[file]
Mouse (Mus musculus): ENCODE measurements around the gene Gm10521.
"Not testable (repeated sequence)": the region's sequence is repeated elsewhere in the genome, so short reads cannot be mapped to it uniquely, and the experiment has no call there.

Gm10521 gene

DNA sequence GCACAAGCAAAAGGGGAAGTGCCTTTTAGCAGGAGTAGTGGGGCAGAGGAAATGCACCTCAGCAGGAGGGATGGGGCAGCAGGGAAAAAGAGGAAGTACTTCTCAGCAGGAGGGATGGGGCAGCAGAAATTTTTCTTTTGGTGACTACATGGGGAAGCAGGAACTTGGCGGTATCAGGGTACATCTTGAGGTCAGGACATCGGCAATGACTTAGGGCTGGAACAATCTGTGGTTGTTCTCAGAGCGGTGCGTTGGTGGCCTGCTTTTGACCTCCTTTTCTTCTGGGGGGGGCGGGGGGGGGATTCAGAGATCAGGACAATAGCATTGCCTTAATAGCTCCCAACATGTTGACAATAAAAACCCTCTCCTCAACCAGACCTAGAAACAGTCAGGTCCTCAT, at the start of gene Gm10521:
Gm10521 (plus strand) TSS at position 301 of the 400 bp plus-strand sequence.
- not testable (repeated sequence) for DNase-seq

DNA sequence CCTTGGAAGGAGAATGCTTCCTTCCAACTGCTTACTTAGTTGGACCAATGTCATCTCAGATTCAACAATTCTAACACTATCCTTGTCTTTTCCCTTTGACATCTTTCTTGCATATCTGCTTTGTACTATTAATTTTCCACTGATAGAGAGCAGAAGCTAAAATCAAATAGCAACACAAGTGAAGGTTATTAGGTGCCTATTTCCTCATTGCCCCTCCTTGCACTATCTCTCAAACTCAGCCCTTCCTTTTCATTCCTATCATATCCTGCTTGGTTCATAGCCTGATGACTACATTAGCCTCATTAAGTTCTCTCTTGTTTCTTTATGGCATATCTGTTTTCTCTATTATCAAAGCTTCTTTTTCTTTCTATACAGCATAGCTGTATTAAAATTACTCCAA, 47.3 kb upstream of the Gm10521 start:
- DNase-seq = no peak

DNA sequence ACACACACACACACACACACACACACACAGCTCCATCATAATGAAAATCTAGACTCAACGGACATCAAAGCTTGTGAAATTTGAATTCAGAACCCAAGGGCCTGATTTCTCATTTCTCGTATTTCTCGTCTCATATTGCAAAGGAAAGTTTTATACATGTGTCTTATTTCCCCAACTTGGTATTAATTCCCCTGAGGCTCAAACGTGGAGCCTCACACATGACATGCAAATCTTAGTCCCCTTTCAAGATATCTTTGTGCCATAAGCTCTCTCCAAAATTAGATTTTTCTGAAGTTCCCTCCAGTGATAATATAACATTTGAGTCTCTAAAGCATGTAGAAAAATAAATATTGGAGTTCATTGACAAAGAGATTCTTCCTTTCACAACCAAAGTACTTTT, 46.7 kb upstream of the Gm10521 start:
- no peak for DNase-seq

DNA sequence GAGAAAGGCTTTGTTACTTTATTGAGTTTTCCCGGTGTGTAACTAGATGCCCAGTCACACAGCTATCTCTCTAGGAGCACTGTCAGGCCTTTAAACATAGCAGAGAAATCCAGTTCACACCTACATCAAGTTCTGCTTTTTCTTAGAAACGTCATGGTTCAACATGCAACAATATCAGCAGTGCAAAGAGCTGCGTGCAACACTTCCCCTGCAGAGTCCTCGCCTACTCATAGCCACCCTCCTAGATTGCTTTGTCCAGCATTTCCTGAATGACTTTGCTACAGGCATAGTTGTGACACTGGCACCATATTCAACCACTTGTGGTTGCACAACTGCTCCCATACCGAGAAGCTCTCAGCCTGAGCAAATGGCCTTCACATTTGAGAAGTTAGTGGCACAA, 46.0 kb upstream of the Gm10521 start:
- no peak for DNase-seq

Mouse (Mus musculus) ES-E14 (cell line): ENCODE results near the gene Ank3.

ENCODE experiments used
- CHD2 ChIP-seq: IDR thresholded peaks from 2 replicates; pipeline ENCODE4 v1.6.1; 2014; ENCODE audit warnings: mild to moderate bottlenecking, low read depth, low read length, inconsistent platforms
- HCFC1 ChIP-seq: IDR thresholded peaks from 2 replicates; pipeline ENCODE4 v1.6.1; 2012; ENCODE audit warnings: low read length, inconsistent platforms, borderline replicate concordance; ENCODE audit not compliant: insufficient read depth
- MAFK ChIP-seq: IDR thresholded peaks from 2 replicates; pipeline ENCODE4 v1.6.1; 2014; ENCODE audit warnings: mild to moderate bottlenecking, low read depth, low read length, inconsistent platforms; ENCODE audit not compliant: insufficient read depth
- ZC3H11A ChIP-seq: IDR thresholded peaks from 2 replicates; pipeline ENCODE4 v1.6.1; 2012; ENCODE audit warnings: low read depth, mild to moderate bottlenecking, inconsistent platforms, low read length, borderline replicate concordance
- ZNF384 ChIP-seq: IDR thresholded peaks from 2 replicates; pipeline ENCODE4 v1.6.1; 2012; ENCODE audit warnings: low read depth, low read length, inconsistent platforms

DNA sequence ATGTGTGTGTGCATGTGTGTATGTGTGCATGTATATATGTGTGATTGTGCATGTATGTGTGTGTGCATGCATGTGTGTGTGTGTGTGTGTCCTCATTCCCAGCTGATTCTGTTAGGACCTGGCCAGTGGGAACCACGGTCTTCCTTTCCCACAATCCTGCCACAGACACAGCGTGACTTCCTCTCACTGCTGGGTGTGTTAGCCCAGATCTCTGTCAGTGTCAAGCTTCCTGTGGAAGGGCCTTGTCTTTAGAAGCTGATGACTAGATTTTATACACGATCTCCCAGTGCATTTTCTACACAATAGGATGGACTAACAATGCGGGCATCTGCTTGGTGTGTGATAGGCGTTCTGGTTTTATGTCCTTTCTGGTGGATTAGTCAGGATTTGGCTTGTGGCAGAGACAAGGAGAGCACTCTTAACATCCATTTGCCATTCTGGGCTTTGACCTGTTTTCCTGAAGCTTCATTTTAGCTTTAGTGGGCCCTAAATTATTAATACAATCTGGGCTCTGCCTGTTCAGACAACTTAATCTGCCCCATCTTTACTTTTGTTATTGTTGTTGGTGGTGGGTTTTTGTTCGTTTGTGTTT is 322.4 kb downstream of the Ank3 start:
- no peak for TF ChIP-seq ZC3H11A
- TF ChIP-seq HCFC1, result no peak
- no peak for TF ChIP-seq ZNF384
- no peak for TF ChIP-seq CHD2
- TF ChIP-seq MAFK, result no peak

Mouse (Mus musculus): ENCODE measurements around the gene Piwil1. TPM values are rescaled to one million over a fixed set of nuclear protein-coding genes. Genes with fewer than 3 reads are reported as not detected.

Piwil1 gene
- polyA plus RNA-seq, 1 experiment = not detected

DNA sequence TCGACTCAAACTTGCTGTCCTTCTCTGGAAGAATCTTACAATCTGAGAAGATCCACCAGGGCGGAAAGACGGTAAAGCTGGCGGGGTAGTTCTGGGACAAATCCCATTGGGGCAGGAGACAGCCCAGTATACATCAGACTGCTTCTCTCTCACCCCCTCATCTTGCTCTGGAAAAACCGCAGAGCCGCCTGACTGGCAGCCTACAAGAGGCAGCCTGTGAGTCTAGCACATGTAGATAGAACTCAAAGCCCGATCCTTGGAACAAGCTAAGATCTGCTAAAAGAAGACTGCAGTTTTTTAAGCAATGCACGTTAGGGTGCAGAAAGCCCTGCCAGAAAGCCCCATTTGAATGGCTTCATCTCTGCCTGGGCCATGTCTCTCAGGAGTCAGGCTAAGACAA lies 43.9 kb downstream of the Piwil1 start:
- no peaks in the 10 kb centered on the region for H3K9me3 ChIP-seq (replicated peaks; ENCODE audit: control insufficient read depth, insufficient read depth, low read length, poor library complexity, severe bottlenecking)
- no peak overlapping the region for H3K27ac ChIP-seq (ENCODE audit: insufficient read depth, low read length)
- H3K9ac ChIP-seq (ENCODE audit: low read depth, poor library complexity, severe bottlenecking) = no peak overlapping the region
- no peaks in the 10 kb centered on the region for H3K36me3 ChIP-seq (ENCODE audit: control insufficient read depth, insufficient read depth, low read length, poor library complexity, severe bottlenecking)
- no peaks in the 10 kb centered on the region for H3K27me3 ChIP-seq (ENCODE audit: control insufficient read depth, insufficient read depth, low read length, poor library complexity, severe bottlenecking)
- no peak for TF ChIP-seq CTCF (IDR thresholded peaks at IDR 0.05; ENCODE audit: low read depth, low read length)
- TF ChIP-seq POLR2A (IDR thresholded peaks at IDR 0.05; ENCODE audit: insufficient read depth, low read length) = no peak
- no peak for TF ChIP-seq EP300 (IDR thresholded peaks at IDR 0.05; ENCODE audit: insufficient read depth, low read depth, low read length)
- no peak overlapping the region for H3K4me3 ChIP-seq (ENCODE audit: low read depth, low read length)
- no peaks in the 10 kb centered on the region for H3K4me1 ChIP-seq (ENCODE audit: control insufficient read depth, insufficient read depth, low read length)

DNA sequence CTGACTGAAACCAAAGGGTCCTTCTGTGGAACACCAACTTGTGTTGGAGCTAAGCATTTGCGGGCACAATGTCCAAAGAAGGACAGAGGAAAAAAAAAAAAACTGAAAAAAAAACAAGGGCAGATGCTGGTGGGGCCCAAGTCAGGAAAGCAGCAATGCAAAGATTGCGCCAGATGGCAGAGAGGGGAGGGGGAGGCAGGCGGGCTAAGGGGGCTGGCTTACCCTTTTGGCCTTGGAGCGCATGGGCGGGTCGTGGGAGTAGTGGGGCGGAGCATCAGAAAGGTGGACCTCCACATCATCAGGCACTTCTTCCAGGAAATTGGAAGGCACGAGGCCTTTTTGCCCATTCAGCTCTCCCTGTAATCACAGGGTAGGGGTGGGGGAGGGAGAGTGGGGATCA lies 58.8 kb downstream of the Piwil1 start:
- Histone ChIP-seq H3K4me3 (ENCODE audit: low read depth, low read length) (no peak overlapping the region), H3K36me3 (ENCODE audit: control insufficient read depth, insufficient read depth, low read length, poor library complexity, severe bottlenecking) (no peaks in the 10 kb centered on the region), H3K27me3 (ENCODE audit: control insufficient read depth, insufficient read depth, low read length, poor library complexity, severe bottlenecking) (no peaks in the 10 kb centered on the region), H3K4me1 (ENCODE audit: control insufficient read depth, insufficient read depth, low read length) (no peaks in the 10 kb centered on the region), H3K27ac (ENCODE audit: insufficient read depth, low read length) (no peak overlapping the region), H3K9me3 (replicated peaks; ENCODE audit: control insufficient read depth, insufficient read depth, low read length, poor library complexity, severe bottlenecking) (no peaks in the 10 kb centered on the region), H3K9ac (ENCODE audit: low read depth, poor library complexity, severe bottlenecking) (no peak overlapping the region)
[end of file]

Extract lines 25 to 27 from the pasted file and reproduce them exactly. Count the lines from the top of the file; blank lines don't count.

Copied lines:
- TF ChIP-seq MAFK, result no peak

Mouse (Mus musculus): ENCODE measurements around the gene Piwil1. TPM values are rescaled to one million over a fixed set of nuclear protein-coding genes. Genes with fewer than 3 reads are reported as not detected.

Piwil1 gene